Dedicated in 1931, this memorial was built in remembrance of the District of Columbia residents who served and died in World War I.
The WWI Monument is a lesser known memorial on the Mall, and it is not a national monument
. For years, many visitors to the U.S. Capital probably never even knew of its existence, as over time it had been concealed by overgrowth of shrubbery.
For years the District of Columbia's WWI Monument was in disrepair. The first time I sought out the memorial was several years ago and had a difficult time finding it, even walking right by it the first time. Had I not been specifically looking for it, I would never have seen it.
When I did circle back and locate the monument, it was disheartening to see the neglect.
The structure was constructed with marble, like many of the other prominent monuments on the Mall, but it was not shining white like the others, as it sat behind shrubs and trees, barely noticeable.
This photo was taken in 2008, likely on a subsequent visit to that first time.
Frank W. Buckles, the last living American WWI Veteran
, had noticed the monument's neglect in 2008 and championed the cause of cleaning up the current WWI monument and then getting it rededicated as a national memorial.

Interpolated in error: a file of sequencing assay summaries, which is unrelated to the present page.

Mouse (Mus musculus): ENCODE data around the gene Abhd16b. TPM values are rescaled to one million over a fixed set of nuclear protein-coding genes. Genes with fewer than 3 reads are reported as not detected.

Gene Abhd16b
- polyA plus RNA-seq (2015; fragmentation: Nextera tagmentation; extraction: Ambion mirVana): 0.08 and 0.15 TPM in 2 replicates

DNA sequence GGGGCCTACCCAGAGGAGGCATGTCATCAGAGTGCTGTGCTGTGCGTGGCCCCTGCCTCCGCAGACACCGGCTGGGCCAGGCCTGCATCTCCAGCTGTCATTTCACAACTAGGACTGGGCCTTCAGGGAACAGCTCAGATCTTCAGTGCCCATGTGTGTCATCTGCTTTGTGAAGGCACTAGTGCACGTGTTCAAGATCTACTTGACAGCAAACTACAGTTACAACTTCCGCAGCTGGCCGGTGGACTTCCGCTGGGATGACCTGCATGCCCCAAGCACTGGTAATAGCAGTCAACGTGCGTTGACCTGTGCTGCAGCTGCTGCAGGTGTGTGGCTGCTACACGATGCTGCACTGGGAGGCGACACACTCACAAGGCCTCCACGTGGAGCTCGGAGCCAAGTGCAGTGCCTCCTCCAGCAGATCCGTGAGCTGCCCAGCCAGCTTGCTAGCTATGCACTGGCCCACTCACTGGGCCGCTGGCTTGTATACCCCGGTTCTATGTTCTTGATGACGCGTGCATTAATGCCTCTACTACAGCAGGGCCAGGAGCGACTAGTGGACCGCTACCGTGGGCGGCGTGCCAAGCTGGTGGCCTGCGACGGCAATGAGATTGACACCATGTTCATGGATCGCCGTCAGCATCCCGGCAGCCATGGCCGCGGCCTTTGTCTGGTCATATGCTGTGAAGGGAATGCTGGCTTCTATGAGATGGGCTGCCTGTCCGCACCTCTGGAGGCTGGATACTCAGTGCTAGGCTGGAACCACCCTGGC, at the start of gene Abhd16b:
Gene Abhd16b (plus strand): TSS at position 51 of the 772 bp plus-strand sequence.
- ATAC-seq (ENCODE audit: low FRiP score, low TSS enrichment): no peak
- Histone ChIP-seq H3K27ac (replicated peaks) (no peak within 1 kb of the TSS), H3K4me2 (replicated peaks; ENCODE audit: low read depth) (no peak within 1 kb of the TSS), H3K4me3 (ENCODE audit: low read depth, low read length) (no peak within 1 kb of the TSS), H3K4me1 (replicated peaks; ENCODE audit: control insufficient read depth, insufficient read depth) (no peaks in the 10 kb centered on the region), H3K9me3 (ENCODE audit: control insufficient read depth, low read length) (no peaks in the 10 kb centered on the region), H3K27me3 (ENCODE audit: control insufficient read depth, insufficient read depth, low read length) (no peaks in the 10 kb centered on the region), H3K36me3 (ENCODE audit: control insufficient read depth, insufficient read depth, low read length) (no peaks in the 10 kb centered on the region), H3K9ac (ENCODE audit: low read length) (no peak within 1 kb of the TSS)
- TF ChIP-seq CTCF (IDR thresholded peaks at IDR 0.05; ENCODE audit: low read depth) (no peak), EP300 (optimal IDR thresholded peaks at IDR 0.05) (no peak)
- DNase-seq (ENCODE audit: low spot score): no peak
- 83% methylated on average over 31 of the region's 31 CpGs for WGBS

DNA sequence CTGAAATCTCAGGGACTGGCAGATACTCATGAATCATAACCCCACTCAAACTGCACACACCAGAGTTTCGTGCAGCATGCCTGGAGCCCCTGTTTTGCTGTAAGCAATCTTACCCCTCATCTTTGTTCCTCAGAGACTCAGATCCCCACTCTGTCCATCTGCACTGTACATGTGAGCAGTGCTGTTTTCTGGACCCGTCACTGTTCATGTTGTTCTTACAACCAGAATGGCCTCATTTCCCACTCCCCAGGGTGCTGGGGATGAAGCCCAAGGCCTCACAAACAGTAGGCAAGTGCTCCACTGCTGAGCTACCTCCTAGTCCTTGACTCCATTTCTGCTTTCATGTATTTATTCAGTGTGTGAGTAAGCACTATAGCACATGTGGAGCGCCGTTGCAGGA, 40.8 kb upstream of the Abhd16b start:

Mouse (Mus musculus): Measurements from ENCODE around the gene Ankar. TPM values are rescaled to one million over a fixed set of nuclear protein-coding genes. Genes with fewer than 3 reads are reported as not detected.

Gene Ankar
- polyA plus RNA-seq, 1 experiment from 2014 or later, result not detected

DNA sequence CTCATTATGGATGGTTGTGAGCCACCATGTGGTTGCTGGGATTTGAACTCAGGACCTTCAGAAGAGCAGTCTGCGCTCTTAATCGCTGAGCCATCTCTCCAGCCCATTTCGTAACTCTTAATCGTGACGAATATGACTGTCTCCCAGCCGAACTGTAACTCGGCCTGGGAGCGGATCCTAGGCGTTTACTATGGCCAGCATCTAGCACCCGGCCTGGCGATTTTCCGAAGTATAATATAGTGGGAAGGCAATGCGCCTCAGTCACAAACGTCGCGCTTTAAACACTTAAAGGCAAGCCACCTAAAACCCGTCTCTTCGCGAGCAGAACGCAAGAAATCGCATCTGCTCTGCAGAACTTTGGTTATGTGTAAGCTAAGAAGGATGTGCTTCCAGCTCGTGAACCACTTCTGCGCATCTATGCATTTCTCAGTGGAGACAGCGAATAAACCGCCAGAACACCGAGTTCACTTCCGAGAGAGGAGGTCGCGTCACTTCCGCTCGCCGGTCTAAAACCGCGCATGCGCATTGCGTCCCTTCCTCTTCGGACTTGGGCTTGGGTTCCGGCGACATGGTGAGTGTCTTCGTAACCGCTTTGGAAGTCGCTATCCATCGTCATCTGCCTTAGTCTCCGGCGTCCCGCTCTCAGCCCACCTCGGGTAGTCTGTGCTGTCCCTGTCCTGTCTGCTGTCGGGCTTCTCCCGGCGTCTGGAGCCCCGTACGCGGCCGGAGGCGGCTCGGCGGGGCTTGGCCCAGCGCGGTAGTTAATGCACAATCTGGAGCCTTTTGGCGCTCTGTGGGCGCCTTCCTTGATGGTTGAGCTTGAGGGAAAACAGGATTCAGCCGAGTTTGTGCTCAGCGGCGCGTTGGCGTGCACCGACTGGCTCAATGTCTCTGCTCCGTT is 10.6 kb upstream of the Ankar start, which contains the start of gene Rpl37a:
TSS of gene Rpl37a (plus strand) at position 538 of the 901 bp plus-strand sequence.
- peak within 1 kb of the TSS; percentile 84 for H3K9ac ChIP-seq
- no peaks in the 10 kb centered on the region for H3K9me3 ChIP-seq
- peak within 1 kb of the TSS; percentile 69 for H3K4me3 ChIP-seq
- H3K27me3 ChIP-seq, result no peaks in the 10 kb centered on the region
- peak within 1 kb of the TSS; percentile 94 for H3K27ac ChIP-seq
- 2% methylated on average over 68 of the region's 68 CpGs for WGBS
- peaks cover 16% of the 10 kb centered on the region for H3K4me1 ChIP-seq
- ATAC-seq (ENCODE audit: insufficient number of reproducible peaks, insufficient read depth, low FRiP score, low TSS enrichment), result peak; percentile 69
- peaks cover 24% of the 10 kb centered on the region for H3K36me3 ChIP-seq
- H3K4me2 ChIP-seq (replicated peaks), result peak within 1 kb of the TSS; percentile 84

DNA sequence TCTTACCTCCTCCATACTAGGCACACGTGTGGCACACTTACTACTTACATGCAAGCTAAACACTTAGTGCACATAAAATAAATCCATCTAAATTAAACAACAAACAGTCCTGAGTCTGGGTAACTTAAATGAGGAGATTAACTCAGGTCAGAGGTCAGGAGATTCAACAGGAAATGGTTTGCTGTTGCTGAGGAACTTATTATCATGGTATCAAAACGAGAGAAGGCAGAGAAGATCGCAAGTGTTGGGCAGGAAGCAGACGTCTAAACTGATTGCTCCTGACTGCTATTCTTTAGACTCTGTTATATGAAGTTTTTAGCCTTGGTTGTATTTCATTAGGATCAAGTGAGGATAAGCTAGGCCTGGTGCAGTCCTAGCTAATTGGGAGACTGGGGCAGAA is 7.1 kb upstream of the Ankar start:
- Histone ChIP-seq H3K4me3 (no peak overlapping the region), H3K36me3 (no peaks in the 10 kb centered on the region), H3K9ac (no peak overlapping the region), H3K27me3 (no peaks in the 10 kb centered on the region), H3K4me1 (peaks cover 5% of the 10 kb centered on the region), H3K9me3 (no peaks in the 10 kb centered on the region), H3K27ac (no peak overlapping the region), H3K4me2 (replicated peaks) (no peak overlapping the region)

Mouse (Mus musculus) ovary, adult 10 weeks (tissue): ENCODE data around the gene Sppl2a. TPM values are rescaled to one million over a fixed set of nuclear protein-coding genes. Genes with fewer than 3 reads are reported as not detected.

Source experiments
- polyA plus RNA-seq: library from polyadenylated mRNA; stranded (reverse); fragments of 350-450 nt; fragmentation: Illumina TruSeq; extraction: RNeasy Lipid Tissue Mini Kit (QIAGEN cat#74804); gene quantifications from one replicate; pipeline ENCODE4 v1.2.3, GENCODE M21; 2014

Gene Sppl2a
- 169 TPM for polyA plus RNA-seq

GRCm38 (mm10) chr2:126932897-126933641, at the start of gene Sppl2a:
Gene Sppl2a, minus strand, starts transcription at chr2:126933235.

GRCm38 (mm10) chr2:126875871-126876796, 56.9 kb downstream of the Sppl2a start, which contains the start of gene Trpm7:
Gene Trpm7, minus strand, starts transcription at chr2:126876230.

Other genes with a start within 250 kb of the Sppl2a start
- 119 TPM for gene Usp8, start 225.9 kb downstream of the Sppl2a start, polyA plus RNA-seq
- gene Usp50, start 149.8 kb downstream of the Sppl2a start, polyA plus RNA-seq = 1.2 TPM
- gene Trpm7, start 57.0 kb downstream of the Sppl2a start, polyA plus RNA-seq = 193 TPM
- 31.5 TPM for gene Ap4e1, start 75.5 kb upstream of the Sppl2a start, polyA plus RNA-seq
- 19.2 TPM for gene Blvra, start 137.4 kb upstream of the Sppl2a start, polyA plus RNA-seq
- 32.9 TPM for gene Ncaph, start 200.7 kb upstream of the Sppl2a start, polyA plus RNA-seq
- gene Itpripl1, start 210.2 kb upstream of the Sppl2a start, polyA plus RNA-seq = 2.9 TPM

Finally, something was done about it
, and work commenced in 2010. The National Parks Service website noted the work included cleaning, re-pointing, and preservation to the marble. Additional renovations included replacement of bluestone walkways, restoration of landscape to "original design intent" and improvements to the lighting and draining.
Mr. Buckles passed away in Feb. 2011
at the age of 110, and did not get to see the results of the refurbished monument, the cause he had worked so hard to see happen. However, he would probably be pleased with the vast improvement.
Today, the monument is in far better condition as it stands out far more than it did prior to the renovations. And visitors are far less likely to miss it completely as I almost did several years ago.
The District's monument reopened in Nov. 2011
, 80 years after it was erected. Today visitors see a much nicer and appropriate presentation of the monument dedicated to the 26,000 locals who served in World War I, including the 499 soldiers who did not come home.
However, as for Buckles' second wish, it seems it was recently decided the District of Columbia memorial will not be nationalized, however, lawmakers are seeking another way to honor
those who served in World War I.